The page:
Thinking Global Language Justice: Notes from the Field

On September 22-23, 2017, over fifteen poets and translators from across the world arrived to New York for a workshop on Poetry as Pluriverse: Thinking Global Language Justice. Hosted by the Institute of Comparative Literature and Society as part of a seminar supported by the Andrew W. Mellon Foundation, the workshop explored the complexities of multilingualism in spatial and literary zones. This two-year Sawyer Seminar series kicked off with dramatic poetry readings in six different languages with translators bridging the many conversations between them.

The line of luminary presenters at “Poetry as Pluriverse.” From left, back row: Chinese poet Bei Dao, X, Chilean poet Raúl Zurita, Senegalese poet Mohammed Bennis, NYC-based poet Anne Waldman, Navajo/Diné poet Orlando White, event co-organizer Anupama Rao. From left, front row: Columbia dean David Madigan, Chinese poet Zhai Yongming, Indian poet Nabaneeta Dev Sen and friend, event co-organizer Lydia Liu and friend.

One component of the day-long workshop was a discussion on the bolstering of digital technologies in the achievement of language justice. Daniel Kaufman, founder and executive director of the Endangered Language Alliance, began the session with a discussion on Mixteca, an indigenous language originating in Mexico whose speakers were displaced from their land after it was declared an ecological disaster zone, making it no longer arable. When many of the Mixteca speakers migrated to New York City, it became a language of “the home and the telephone” – stigmatized and relegated to conversations that took place within the privacy of closed communities. Kaufman posed the question of what language justice would mean to languages like Mixteca, and how might we further parse the close links between the loss of biodiversity and linguistic diversity.

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This was followed by a presentation on the creation of the Ethiopic script by Isabelle Zaugg, a postdoctoral research scholar at the Institute for Comparative Literature and Society. Zaugg examined the early digitization of Amharic by diasporic communities, questioning how “digitally disadvantaged languages” could be supported by emerging technologies to increase usage and adoption by individuals across generations. The creation of common universal standards like Unicode created a platform through which an increasing number of languages could be digitized. The integration of Ethiopic into these standards raised questions of how digital vitality could be measured and how linguistic integrity could be maintained in the wake of the quantification of language.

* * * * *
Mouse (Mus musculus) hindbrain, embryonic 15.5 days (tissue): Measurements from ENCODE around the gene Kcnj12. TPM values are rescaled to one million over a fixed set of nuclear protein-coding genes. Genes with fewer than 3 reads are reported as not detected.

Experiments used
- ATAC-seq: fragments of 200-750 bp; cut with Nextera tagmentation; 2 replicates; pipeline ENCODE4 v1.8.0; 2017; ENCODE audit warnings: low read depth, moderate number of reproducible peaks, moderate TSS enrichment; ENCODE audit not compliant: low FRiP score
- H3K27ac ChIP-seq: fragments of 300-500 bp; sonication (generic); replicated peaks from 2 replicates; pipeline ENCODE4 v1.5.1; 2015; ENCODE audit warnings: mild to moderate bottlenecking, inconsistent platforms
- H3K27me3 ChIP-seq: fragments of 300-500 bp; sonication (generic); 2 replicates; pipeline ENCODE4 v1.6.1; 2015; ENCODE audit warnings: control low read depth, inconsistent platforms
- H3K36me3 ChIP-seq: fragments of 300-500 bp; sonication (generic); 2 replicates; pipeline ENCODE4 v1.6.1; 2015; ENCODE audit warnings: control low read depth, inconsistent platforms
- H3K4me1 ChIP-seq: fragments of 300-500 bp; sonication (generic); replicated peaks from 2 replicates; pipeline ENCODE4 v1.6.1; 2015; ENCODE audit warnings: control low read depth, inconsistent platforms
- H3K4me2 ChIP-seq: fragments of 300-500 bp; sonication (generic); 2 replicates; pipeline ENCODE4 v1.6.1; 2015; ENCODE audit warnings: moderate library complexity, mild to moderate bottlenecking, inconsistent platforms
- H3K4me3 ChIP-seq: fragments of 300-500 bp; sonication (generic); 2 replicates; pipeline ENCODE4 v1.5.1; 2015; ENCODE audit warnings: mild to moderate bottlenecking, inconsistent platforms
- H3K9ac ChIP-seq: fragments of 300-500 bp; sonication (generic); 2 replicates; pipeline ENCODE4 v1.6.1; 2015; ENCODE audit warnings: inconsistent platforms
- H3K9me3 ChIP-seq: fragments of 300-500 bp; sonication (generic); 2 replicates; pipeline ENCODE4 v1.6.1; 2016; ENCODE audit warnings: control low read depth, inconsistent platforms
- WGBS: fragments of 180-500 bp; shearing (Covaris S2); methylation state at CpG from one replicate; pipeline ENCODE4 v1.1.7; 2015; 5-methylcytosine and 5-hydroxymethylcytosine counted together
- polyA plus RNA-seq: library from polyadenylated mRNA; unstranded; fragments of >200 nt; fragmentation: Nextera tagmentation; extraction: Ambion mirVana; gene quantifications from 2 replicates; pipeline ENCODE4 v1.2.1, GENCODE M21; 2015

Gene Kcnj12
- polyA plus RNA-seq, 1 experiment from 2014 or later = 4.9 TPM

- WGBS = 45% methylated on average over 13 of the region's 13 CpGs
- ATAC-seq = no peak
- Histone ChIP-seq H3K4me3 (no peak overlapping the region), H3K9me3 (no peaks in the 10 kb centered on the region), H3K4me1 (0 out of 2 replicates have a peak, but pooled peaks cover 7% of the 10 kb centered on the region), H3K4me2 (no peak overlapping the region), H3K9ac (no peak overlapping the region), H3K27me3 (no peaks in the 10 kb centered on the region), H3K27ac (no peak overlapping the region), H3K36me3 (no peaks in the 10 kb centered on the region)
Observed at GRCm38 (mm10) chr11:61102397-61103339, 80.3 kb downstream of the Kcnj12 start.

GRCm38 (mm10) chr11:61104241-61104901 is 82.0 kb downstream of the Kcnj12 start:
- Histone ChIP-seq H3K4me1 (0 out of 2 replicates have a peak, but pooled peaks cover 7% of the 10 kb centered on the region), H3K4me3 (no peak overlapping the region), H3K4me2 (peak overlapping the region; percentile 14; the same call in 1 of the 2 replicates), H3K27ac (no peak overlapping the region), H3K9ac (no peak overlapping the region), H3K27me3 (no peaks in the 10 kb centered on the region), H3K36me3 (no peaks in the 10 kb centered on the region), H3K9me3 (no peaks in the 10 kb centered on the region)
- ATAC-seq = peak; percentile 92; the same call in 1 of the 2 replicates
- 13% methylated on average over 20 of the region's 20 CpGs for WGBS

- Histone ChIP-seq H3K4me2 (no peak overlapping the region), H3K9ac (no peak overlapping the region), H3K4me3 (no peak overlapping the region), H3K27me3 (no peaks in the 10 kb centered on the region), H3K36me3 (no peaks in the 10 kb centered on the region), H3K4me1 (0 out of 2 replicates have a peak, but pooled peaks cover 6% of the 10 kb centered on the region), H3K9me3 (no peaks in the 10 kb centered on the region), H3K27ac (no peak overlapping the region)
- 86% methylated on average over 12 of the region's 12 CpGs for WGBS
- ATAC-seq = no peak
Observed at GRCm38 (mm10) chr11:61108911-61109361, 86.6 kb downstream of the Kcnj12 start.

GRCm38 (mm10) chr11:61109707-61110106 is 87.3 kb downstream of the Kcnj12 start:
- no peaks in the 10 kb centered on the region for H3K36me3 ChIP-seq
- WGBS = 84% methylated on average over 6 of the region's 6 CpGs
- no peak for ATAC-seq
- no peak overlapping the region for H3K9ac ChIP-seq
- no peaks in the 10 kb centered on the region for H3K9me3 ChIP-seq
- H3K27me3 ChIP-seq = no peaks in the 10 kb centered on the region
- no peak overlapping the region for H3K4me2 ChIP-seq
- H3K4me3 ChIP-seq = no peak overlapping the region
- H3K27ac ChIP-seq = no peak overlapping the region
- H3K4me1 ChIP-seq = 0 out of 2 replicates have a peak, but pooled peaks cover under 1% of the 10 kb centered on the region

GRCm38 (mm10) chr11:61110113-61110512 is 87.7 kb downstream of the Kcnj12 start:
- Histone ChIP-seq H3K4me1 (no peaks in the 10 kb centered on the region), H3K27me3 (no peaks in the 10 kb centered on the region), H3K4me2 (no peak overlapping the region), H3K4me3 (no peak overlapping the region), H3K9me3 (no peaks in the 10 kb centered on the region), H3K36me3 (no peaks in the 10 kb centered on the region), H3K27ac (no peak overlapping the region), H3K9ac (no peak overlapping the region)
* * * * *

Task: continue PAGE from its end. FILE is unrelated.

A robust question-and-answer session followed these presentations, with important discussions on the threat to linguistic diversity in the face of standardisation and the dangers of constraining linguistic fluidity through a conformity to universal norms. These discussions flowed over into the smaller workshops that followed the presentation – one on translation and language justice and the other on form and the pluriverse.


By Anish Gawande and Josue Chavezundergraduate seniors at ICLS. The two-day kickoff event of the Sawyer Seminar Series in Global Language Justice took place on September 22-23, 2017 at Columbia University.

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